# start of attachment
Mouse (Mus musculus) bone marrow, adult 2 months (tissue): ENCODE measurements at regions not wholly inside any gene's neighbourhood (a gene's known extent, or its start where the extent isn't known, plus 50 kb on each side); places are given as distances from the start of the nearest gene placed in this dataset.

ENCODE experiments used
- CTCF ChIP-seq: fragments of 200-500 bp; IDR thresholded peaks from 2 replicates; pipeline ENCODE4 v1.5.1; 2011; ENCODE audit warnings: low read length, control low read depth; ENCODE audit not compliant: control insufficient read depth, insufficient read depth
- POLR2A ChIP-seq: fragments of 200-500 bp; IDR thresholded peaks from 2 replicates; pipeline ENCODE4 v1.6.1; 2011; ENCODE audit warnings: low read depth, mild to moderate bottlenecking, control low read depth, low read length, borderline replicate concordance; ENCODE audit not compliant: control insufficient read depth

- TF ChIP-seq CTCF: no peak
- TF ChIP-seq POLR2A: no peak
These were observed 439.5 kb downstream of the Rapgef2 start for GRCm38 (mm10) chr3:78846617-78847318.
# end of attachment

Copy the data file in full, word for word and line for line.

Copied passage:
Mouse (Mus musculus) bone marrow, adult 2 months (tissue): ENCODE measurements at regions not wholly inside any gene's neighbourhood (a gene's known extent, or its start where the extent isn't known, plus 50 kb on each side); places are given as distances from the start of the nearest gene placed in this dataset.

ENCODE experiments used
- CTCF ChIP-seq: fragments of 200-500 bp; IDR thresholded peaks from 2 replicates; pipeline ENCODE4 v1.5.1; 2011; ENCODE audit warnings: low read length, control low read depth; ENCODE audit not compliant: control insufficient read depth, insufficient read depth
- POLR2A ChIP-seq: fragments of 200-500 bp; IDR thresholded peaks from 2 replicates; pipeline ENCODE4 v1.6.1; 2011; ENCODE audit warnings: low read depth, mild to moderate bottlenecking, control low read depth, low read length, borderline replicate concordance; ENCODE audit not compliant: control insufficient read depth

- TF ChIP-seq CTCF: no peak
- TF ChIP-seq POLR2A: no peak
These were observed 439.5 kb downstream of the Rapgef2 start for GRCm38 (mm10) chr3:78846617-78847318.